OK this is my last “catching up” post from last week’s travels. What we really needed after all that busy traveling back and forth was something relaxing. We decided to wrap up the Great Inland Travel excursion with a day trip from Rio Dulce to Agua Caliente. Agua Caliente is a hot springs waterfall an hour away by collectivo. The waterfall is actually a mix of both hot springs and cool mountain stream so you can sit underneath at different spots until you have found your perfect temp. A little group of us went together last Monday: Scott, Tracy, Will and Molly of SV Yollata, Henry and Tuk of ParPar, Ms Shirley of Speedwell of Hong Kong and Neil (boat name unknown). We had an awesome time in the most beautiful setting.
Lily, Will and Molly took turns jumping off a protruding rock. Then they played around under the falls and, eventually, Lily and Will decided to test their strength by forging through the rushing water which tumbled at powerful velocity through a narrow vortex. Once past this maelstrom, there was a peaceful little stream with millions of fascinating rocks,
plants and fish to examine. They went a good little way upstream before turning around and heading back to the waterfall pool. It was a prime spot for exploring. Tuk and Henry are always out front in the exploration, too. Tuk scaled a huge smooth rock that I tried to follow her across but could not (err!). Tuk and Henry climbed up to the falls’ starting point to trace the hot springs to its source. Tuk also upset a few bats in the bat cave while climbing a different trail down so that added some fun.
After hours of play, we ate our packed lunch and the clouds began to form overhead. Our guide mentioned the possibility of rain. We decided to trek back out of the falls area and to the road. Here, we caught a collectivo again for the ten-minute ride further away to the El Boqueron Gorge. There we hired a small boat to take us up this river, wider and swifter than the one by the waterfall. The boat glided along and in through the steep-side canyon walls to another local swimming hole. The swimming here was a bit colder and swifter and we had to walk carefully over the rocky bottom. The boat left us to play and we all wondered how long it would take us to make our way back if he didn’t return. We played here about an hour and the boat showed up on time.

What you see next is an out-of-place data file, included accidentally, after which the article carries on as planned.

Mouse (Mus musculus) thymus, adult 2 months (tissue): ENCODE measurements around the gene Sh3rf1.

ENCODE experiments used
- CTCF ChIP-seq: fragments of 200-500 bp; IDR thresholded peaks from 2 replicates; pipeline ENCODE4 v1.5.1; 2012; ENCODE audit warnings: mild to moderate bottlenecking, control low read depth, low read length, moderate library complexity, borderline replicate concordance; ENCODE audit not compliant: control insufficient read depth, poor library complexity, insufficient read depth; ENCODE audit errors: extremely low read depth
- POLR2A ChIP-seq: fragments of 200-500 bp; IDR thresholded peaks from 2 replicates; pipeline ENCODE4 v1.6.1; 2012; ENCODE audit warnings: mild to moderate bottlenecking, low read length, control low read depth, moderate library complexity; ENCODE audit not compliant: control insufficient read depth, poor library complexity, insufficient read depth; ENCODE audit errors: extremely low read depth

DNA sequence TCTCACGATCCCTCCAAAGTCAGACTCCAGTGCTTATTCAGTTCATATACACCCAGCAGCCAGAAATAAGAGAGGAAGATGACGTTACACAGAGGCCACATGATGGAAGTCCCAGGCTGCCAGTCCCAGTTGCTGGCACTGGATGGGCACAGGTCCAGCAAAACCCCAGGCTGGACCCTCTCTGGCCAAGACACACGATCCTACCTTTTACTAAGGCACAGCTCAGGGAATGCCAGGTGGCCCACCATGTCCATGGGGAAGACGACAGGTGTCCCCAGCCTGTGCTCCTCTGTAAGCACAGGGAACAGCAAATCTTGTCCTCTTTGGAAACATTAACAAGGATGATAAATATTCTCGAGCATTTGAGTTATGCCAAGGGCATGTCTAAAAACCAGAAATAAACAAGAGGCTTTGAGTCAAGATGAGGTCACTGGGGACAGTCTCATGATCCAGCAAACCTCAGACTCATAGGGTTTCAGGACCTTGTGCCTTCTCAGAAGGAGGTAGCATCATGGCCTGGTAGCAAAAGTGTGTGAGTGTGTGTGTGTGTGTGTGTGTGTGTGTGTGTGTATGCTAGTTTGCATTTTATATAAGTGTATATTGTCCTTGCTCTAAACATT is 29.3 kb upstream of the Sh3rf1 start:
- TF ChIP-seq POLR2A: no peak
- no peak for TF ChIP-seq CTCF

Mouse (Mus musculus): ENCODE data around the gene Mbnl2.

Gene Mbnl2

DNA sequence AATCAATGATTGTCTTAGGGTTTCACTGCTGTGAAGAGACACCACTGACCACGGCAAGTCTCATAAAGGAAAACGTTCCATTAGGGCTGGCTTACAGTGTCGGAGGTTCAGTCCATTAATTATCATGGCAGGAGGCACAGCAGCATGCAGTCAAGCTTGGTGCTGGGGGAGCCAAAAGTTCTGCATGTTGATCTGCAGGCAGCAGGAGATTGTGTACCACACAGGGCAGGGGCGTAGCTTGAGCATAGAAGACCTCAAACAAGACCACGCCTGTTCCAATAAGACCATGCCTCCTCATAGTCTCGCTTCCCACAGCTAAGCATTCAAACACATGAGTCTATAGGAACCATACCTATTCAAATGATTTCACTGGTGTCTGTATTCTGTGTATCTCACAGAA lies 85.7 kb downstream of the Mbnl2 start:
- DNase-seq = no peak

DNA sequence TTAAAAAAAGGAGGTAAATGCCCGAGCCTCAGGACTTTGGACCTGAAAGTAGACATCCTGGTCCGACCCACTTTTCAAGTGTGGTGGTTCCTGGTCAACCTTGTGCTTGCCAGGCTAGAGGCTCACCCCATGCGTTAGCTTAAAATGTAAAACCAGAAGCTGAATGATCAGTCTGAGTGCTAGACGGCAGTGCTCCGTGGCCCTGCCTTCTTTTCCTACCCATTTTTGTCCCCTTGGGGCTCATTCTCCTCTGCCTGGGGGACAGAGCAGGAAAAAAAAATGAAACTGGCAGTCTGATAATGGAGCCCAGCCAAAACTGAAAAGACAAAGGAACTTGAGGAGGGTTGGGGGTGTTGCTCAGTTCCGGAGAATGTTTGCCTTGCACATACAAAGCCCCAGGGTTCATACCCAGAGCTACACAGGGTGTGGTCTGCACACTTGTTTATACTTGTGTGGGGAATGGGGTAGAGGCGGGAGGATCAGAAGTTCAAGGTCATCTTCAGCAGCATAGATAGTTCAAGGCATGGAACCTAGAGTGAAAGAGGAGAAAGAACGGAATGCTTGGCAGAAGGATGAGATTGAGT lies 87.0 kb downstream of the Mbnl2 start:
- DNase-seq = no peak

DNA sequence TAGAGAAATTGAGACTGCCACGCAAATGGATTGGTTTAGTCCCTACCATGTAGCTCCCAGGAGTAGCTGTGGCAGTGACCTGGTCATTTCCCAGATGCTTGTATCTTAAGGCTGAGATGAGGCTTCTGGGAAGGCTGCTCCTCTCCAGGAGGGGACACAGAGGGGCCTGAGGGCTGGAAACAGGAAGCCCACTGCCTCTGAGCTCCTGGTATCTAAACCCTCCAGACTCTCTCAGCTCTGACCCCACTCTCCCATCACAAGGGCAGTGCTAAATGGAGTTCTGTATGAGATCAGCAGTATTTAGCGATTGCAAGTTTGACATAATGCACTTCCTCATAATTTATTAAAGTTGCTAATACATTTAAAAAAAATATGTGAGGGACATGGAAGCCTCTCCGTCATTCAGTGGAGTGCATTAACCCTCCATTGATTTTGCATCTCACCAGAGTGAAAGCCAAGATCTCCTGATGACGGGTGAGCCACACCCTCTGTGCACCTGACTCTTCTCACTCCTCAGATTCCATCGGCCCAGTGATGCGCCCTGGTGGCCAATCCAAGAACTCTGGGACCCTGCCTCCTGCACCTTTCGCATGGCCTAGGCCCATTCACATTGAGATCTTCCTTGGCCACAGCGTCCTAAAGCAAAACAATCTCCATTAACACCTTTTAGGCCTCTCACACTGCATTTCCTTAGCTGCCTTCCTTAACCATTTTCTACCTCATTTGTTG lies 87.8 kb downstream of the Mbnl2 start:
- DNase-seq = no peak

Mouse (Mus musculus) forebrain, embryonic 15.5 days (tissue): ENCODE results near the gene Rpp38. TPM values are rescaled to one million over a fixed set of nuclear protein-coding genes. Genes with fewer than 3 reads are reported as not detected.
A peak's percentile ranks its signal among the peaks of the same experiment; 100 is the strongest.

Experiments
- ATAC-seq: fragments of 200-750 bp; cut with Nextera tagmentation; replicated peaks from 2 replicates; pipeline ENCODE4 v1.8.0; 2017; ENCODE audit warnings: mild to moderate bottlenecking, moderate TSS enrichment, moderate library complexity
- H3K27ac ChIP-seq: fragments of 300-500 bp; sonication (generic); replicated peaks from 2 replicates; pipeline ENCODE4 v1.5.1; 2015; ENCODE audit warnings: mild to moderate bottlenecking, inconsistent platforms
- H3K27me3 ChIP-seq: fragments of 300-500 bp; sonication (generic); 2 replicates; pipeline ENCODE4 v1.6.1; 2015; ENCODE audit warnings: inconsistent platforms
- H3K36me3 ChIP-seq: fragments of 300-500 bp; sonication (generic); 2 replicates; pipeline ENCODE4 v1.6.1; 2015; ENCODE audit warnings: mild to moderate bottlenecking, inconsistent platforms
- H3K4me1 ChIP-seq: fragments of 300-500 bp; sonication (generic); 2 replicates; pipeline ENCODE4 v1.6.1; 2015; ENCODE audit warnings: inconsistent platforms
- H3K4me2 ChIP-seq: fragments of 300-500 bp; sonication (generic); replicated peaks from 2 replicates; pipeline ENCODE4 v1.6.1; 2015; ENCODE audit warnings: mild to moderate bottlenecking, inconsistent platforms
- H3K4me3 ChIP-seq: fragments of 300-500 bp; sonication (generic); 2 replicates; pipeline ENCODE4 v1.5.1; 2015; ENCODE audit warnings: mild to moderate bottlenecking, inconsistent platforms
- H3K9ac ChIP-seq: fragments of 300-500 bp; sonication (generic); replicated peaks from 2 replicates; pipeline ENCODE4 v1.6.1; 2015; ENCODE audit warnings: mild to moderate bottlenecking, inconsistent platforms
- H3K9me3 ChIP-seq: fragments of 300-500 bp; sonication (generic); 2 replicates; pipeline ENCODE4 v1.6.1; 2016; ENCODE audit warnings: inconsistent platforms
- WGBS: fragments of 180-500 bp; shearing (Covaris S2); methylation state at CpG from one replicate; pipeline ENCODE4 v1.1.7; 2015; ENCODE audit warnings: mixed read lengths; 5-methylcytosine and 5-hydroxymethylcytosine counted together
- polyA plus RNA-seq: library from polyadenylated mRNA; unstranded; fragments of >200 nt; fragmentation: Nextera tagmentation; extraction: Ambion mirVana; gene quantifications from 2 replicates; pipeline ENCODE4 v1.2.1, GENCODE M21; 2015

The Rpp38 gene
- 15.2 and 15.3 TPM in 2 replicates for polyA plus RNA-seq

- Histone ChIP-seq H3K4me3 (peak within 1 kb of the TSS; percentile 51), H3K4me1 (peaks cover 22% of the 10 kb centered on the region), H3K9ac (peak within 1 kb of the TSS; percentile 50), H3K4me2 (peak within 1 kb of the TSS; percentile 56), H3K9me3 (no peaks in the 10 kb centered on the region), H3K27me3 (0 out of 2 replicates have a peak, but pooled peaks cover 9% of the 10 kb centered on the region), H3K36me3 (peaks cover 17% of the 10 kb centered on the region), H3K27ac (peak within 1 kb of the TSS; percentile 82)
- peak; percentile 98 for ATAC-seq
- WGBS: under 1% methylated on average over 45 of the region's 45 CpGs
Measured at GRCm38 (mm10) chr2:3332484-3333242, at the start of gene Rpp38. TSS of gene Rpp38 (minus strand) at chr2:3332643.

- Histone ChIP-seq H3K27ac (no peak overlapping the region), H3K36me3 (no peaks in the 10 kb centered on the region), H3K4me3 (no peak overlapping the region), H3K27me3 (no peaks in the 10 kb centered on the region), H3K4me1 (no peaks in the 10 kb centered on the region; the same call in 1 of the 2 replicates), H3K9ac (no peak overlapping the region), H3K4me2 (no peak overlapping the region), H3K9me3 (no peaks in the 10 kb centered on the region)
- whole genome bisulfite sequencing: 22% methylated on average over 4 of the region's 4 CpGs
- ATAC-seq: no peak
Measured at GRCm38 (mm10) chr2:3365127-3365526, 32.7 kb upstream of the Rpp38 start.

While we were waiting for the collectivo back to Rio Dulce, we got some cokes and stood around talking. Somehow, we got on the subject of food and Michelle was explaining her fondness for ketchup. She mentioned that her longest ketchup-free stint was the month she spent with us aboard Capricious (2009) when we sailed all the way from Houston to Brunswick, GA with no ketchup. At this point, I jump in with the story of seeing a t-shirt in Key West which read “I like ketchup with my ketchup” which I really should have bought for Michelle’s trip souvenir. As I am adding this to Michelle’s story, I am already inwardly asking myself why the heck am I telling this? It is such a goofy saying, only funny to me at the time and even reveals by tightwad-like tendencies, etc. But as I am wishing I had not offered up this additional conversational tidbit, Tuk starts laughing cheerily. Tuk has the kind of laugh that makes you happy. She is so cheerful with her apple cheeks and merry eyes. So I am so pleased with myself to have tickled Tuk’s funnybone, when she pauses and says in her wonderful Thai accent, “Henry, what this means, I like ketchup with my ketchup???” Michelle and I, goofy as we are, just loved this and now Michelle keeps gathering little packets to give Tuk so she will have ketchup with her ketchup. Yes, I am sure she is still perplexed by this strange American conversation.